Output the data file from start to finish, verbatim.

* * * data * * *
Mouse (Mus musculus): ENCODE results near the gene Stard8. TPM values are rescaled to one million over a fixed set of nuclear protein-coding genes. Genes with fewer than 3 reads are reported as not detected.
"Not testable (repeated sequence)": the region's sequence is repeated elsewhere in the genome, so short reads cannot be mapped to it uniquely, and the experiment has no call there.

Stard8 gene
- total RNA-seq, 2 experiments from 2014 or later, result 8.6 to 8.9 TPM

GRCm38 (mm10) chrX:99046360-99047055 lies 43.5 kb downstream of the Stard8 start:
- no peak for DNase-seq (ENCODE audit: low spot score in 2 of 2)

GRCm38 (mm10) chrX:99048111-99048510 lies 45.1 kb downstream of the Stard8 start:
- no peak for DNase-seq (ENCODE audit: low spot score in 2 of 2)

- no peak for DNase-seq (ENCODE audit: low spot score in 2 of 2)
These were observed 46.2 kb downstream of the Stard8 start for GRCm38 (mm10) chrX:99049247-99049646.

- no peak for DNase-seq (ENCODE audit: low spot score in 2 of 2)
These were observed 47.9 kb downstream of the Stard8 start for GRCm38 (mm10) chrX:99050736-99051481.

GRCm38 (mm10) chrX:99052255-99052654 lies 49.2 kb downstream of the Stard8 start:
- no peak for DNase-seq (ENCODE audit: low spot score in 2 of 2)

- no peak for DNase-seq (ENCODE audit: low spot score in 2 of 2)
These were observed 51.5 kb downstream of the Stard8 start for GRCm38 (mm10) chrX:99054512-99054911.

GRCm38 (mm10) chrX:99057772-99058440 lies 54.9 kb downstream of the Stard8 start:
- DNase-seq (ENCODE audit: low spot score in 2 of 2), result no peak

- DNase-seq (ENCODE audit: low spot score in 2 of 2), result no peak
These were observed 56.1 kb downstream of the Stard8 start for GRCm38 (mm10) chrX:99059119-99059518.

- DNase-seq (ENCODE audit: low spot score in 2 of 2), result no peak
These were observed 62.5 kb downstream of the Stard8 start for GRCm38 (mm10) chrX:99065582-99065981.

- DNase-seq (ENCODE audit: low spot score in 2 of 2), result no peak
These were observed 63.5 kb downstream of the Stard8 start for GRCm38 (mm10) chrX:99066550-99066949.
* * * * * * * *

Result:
Mouse (Mus musculus): ENCODE results near the gene Stard8. TPM values are rescaled to one million over a fixed set of nuclear protein-coding genes. Genes with fewer than 3 reads are reported as not detected.
"Not testable (repeated sequence)": the region's sequence is repeated elsewhere in the genome, so short reads cannot be mapped to it uniquely, and the experiment has no call there.

Stard8 gene
- total RNA-seq, 2 experiments from 2014 or later, result 8.6 to 8.9 TPM

GRCm38 (mm10) chrX:99046360-99047055 lies 43.5 kb downstream of the Stard8 start:
- no peak for DNase-seq (ENCODE audit: low spot score in 2 of 2)

GRCm38 (mm10) chrX:99048111-99048510 lies 45.1 kb downstream of the Stard8 start:
- no peak for DNase-seq (ENCODE audit: low spot score in 2 of 2)

- no peak for DNase-seq (ENCODE audit: low spot score in 2 of 2)
These were observed 46.2 kb downstream of the Stard8 start for GRCm38 (mm10) chrX:99049247-99049646.

- no peak for DNase-seq (ENCODE audit: low spot score in 2 of 2)
These were observed 47.9 kb downstream of the Stard8 start for GRCm38 (mm10) chrX:99050736-99051481.

GRCm38 (mm10) chrX:99052255-99052654 lies 49.2 kb downstream of the Stard8 start:
- no peak for DNase-seq (ENCODE audit: low spot score in 2 of 2)

- no peak for DNase-seq (ENCODE audit: low spot score in 2 of 2)
These were observed 51.5 kb downstream of the Stard8 start for GRCm38 (mm10) chrX:99054512-99054911.

GRCm38 (mm10) chrX:99057772-99058440 lies 54.9 kb downstream of the Stard8 start:
- DNase-seq (ENCODE audit: low spot score in 2 of 2), result no peak

- DNase-seq (ENCODE audit: low spot score in 2 of 2), result no peak
These were observed 56.1 kb downstream of the Stard8 start for GRCm38 (mm10) chrX:99059119-99059518.

- DNase-seq (ENCODE audit: low spot score in 2 of 2), result no peak
These were observed 62.5 kb downstream of the Stard8 start for GRCm38 (mm10) chrX:99065582-99065981.

- DNase-seq (ENCODE audit: low spot score in 2 of 2), result no peak
These were observed 63.5 kb downstream of the Stard8 start for GRCm38 (mm10) chrX:99066550-99066949.